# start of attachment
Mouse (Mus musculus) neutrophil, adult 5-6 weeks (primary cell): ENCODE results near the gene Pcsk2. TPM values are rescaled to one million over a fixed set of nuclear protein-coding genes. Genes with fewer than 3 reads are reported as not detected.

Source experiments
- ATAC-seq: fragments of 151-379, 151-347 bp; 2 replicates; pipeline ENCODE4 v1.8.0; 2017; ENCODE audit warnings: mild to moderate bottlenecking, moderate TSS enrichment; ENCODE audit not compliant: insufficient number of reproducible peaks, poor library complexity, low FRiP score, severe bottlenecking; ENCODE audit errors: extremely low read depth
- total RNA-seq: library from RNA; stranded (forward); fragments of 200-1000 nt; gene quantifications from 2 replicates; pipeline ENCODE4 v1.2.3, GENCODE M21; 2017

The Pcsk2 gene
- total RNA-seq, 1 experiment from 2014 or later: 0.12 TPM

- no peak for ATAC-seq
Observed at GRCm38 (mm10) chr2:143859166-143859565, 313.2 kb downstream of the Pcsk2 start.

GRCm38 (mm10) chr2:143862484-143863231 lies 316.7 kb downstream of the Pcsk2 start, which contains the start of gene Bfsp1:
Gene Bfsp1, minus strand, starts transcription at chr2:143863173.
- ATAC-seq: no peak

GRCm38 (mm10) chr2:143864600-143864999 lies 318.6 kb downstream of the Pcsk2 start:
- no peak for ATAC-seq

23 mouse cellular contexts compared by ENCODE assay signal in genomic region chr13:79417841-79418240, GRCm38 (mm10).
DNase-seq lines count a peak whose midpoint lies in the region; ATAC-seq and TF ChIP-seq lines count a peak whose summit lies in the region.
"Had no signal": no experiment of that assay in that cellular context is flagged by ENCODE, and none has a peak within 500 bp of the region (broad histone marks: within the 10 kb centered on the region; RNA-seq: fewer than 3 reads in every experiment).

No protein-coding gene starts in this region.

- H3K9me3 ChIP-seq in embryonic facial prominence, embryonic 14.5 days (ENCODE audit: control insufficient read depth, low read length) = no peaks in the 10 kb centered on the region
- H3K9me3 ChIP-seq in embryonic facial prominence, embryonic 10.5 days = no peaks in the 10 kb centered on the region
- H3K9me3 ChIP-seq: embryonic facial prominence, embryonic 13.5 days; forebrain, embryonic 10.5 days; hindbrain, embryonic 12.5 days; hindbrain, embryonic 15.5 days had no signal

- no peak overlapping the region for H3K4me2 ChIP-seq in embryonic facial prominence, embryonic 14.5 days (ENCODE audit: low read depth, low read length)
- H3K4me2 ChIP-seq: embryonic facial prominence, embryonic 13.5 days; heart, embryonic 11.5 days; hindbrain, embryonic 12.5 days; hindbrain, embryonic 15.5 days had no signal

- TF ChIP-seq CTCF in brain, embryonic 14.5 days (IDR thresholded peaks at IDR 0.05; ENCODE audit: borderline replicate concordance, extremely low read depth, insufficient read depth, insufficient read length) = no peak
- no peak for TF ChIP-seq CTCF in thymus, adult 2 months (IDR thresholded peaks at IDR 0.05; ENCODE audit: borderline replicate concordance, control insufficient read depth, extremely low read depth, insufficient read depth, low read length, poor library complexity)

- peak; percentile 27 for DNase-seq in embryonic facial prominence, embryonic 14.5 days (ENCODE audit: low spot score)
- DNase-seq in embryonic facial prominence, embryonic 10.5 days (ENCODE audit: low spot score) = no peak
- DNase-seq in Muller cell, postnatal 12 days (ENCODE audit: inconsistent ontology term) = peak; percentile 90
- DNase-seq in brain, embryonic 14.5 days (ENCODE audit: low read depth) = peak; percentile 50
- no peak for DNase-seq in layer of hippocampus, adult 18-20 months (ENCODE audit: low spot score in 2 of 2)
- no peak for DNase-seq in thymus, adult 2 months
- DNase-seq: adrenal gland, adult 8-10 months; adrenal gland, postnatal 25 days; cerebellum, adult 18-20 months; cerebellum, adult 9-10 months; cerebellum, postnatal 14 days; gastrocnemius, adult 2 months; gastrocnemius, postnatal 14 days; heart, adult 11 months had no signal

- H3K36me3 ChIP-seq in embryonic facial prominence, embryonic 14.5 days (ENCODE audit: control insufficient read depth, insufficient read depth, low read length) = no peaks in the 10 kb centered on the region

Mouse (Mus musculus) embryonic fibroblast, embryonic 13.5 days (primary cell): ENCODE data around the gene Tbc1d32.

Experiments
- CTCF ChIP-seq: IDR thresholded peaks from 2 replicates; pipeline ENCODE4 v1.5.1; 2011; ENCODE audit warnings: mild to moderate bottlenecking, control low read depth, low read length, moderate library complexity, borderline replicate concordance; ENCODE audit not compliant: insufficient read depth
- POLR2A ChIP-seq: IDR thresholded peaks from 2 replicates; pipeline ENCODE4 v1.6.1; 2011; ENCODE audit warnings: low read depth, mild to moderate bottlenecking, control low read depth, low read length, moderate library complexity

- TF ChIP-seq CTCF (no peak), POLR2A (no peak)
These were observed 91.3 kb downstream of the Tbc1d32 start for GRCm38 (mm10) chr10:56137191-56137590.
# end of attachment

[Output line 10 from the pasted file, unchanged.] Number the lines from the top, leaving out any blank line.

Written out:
Gene Bfsp1, minus strand, starts transcription at chr2:143863173.